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May 05th 2014 print

Peter Smith

Growth, The Pragmatic Solution

Panels of worthies can recommend all sorts of efficiencies and cuts, as the Audit Commission has just done, but what is the point when politicians decline to make unpopular decisions? An expanding economy is the only way to keep up with the growth in expenditure

growthWhat a surprise, the polls are showing the Abbott government losing support. Well, why not allow the idea to float of increasing the pension age to 70 in 2035 and that the indexation arrangements will be watered down. In 2035! Now that’s something that must be talked about now, isn’t it? How about a so-called co-payment of $6 to see a doctor? That will make a real difference to the health budget!

Someone should remind Tony Abbott, in case he has forgotten, that there is an election to win in 2016. Fiddlesticks! Let’s treat people like complete idiots by suggesting that “a deficit levy” is not a tax. Memo to Abbott and to those who obviously ill advise him: We are not as stupid as you think we are. Any such levy is a tax is a tax is a tax and anybody with half a brain knows it. And that would break a ‘core’ election promise. I assume Abbott and his kamikaze ministerial crew appreciate that.

Too boot this Commission of Audit was always going to be a problem. Don’t set free a group of wannabe economic rationalists (who don’t need to get re-elected) and expect them to come up with recommendations encompassing health, welfare, and education expenditure. Make sure their remit is restricted to measures to boost economic growth and to curtail expenditure in less sensitive areas. It might be objected that the fiscal problem is concentrated in sensitive areas. So it is. That’s why government ministers with the help of their departments should in-source the problem, not outsource it.

The electoral environment in Australia is simply not conducive to conservative, hard-nosed solutions on the expenditure or tax side of the budget. Wishing won’t make it so. And clearly no help will come from the Labor benches. Bill Shorten will object to anything and everything the government puts up. He even objects to the government wanting the rich to pay more tax — probably for the first time for a Labor opposition leader.

If the government were pragmatic, rather than pathetically airy-fairy, it would understand that this is not the end of the age of entitlement. It may seem like that to Joe Hockey when he’s overseas, but it’s not. The very best that can be hoped for is to reduce the future rate of growth in entitlement programs and spending. Coalition governments should accept that and work within it. However unfortunate it is, Australia and all Western countries’ individual sense of self-reliance has been progressively and thoroughly undermined.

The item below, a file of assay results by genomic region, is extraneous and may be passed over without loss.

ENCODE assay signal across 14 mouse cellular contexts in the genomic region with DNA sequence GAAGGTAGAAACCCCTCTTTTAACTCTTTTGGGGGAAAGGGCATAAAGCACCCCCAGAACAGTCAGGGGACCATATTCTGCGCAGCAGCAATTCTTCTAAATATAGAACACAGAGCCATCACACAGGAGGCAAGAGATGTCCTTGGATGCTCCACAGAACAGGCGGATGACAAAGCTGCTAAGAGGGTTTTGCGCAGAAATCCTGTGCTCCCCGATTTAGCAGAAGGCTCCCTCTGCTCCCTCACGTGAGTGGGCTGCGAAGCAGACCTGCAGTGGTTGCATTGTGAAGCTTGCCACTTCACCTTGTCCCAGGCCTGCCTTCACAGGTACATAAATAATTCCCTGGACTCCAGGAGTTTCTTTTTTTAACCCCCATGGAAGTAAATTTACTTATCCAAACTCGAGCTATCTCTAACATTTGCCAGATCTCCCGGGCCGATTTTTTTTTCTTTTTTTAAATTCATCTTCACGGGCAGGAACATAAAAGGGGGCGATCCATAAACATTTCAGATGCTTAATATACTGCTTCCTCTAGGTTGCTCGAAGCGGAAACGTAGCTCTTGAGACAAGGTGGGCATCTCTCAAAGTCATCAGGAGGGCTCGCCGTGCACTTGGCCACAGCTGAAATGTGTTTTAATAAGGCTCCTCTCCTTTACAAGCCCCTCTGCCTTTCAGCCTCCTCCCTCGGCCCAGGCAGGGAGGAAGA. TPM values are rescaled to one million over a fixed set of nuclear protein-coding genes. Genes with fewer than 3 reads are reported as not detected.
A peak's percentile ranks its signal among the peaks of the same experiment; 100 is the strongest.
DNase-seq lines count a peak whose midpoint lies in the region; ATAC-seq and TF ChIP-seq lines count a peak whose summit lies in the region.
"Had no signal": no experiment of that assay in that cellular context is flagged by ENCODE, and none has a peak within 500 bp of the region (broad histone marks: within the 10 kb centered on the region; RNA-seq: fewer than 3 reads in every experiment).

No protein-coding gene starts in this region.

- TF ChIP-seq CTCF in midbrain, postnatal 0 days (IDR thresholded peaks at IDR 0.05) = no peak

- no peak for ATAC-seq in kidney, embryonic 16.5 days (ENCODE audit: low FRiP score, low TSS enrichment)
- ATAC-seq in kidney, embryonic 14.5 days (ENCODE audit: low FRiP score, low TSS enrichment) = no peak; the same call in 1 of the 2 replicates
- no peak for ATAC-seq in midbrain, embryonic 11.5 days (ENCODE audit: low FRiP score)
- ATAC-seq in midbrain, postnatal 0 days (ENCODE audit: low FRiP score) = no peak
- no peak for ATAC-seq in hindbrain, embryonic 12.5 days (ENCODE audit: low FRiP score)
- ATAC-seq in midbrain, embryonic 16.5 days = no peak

Decades of vote-buying governments dispensing goodies have left relatively few that don’t get something and, conversely, many special interests ready to object loudly if there is the merest hint of something being taken away. Has there been any support of note for any of the economy measures floated? I don’t think so.

If that wasn’t enough, the media, and the universities and schools have been persistently busying away over decades warping the culture towards one that puts government at the centre of everything; the government gives and the government takes away. There is no going back. The sense of entitlement and dependency will continue to grow. All of the evidence points that way so why think some kind of cultural metamorphosis is around the corner. That is the way to court electoral oblivion.

The emphasis of any conservative party these days should be on reducing obstacles to economic growth – so that we can afford entitlement largesse. This means reducing taxes on business not increasing them, and tearing down environmental, product and labour market regulations that impede economic development and growth. And, sure, try to keep benefits, particularly to the relatively well off, under some kind of control as best as can be done without losing too many votes.

What is the easiest political argument to run? We have to reduce your benefits and get the budget in order. Or, we have to free industry and business so that we have the wherewithal to fund your benefits in order to help the aged, the poor, the sick, and the disabled.

No-one knows definitively whether sufficient economic growth can be generated to pay for growing entitlements. But it is a good bet that Australia has the natural and human resources, aided by well-targeted immigration and 457 visas, to meet the test. In any event, it is worth trying rather than succumbing to an outdated (even if laudatory) ideology and leaving the country in the hands of unions and the Greens.

Peter Smith, a frequent Quadrant Online contributor, is the author of Bad Economics

 

Peter Smith, a frequent Quadrant Online contributor, is the author of Bad Economics